My client, Ron Morgan, had committed two illegal acts as we approached the jury trial in which I was defending him for fraud. The first was forgery, where he had forged invoices in order to charge his client more in an interior decorating job. The second was what in Texas is called a crime of moral turpitude; in this case, having sex with another male in a downtown theater where both participants were caught, charged, and paid a fine.
Less than two days before jury selection, I began to think I could not put Ron on the stand to testify about the forged invoices from the Dallas Market and the overcharging that resulted. If he denied fabricating those invoices and they were proved to be forged, he could be charged with the felony of lying under oath. As if that were not bad enough, if he took the stand, his sexual activities in the theater could be used by opposing counsel to cross-examine him and attack his credibility. It was a serious trial strategy quandary.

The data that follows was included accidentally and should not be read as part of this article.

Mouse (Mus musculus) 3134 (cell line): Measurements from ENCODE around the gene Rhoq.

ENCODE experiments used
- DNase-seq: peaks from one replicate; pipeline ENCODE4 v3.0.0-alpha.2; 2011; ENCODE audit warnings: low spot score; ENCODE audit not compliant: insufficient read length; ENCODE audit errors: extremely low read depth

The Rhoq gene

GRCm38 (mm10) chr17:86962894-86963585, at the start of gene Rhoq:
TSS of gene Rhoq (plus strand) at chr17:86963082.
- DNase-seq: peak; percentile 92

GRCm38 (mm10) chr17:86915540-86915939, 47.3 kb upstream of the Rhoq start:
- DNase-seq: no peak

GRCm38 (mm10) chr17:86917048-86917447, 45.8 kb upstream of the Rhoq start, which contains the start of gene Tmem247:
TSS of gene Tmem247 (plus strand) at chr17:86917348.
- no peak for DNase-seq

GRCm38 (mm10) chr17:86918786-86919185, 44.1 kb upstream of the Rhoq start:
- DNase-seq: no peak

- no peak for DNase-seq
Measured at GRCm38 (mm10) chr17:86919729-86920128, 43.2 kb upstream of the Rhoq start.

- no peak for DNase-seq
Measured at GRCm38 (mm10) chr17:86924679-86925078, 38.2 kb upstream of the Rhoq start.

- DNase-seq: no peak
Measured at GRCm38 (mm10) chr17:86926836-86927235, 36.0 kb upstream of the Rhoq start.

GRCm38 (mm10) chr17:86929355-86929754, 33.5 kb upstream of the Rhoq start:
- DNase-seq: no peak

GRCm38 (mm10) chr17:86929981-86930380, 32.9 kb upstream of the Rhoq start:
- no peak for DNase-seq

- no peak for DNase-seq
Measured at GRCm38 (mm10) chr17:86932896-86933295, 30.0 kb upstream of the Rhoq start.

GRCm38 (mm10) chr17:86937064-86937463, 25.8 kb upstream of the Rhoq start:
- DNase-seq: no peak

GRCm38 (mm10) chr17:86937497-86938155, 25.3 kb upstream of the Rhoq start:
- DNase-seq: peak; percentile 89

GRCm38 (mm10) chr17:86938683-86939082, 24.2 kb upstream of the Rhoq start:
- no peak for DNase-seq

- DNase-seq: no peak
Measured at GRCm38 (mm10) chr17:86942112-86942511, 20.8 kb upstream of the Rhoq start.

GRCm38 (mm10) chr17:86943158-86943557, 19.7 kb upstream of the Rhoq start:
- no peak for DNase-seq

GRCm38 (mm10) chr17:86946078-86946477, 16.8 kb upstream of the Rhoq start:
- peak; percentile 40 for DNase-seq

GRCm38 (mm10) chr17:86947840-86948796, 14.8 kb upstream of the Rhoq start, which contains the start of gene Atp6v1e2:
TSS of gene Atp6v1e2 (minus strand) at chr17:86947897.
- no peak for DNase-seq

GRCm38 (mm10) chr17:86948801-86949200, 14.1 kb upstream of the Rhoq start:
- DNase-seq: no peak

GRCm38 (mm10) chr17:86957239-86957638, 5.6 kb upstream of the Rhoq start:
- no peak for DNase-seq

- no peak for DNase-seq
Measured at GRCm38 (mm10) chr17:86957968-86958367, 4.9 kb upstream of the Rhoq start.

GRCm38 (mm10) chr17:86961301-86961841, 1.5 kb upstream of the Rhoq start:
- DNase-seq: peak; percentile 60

Then I began to think that even if he showed up at the courthouse or in the courtroom, opposing counsel could place him on the stand as an adverse witness and go through the same process, setting the felony trap and debasing my client before the jury. This was a hell of a position to be in. In fact, in my entire career as a trial lawyer, I had never been placed in this type of position
I write of this trial, called the Verlander trial, in my book: Observer: The Ronnie Lee and Jackie Bancroft Spencer Morgan Story, a tale of people, greed, envy, manipulation — even crime“
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